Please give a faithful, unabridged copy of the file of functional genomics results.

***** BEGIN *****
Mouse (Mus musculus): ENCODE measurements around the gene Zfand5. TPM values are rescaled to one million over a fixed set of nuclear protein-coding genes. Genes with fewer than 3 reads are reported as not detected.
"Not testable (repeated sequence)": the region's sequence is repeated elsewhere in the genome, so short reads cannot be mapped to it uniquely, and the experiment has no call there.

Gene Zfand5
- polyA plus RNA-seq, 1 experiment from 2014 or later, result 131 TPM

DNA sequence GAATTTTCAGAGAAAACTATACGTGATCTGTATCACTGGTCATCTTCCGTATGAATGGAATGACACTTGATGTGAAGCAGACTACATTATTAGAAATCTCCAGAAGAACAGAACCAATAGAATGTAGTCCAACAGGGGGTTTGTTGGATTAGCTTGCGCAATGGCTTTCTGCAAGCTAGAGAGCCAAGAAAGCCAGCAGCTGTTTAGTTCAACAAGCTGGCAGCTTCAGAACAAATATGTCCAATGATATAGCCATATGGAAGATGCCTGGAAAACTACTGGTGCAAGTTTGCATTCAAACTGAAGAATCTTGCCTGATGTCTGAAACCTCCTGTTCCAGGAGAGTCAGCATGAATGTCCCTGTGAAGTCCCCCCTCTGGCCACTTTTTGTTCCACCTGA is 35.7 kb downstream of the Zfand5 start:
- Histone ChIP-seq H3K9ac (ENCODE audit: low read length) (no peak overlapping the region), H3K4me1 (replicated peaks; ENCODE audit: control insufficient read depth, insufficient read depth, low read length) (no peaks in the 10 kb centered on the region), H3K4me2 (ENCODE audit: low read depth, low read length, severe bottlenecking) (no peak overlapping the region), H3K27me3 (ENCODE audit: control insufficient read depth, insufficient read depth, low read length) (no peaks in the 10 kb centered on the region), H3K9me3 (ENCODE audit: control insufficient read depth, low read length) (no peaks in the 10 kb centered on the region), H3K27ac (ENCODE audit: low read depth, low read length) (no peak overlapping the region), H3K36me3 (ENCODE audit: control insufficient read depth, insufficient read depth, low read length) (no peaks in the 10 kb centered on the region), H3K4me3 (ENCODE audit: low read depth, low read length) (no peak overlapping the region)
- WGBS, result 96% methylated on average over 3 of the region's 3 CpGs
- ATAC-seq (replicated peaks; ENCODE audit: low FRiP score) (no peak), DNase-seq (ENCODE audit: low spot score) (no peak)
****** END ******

Mouse (Mus musculus): ENCODE measurements around the gene Zfand5. TPM values are rescaled to one million over a fixed set of nuclear protein-coding genes. Genes with fewer than 3 reads are reported as not detected.
"Not testable (repeated sequence)": the region's sequence is repeated elsewhere in the genome, so short reads cannot be mapped to it uniquely, and the experiment has no call there.

Gene Zfand5
- polyA plus RNA-seq, 1 experiment from 2014 or later, result 131 TPM

DNA sequence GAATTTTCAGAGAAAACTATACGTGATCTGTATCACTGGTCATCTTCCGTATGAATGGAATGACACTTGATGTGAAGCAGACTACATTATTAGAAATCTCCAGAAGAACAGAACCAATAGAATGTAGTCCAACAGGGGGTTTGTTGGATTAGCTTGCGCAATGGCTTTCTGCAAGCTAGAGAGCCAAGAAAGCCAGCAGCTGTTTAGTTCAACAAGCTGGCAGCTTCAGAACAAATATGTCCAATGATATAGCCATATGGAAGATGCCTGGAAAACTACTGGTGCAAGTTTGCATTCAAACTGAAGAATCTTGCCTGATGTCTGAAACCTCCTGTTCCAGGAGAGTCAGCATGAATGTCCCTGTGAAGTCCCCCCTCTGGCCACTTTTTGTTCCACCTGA is 35.7 kb downstream of the Zfand5 start:
- Histone ChIP-seq H3K9ac (ENCODE audit: low read length) (no peak overlapping the region), H3K4me1 (replicated peaks; ENCODE audit: control insufficient read depth, insufficient read depth, low read length) (no peaks in the 10 kb centered on the region), H3K4me2 (ENCODE audit: low read depth, low read length, severe bottlenecking) (no peak overlapping the region), H3K27me3 (ENCODE audit: control insufficient read depth, insufficient read depth, low read length) (no peaks in the 10 kb centered on the region), H3K9me3 (ENCODE audit: control insufficient read depth, low read length) (no peaks in the 10 kb centered on the region), H3K27ac (ENCODE audit: low read depth, low read length) (no peak overlapping the region), H3K36me3 (ENCODE audit: control insufficient read depth, insufficient read depth, low read length) (no peaks in the 10 kb centered on the region), H3K4me3 (ENCODE audit: low read depth, low read length) (no peak overlapping the region)
- WGBS, result 96% methylated on average over 3 of the region's 3 CpGs
- ATAC-seq (replicated peaks; ENCODE audit: low FRiP score) (no peak), DNase-seq (ENCODE audit: low spot score) (no peak)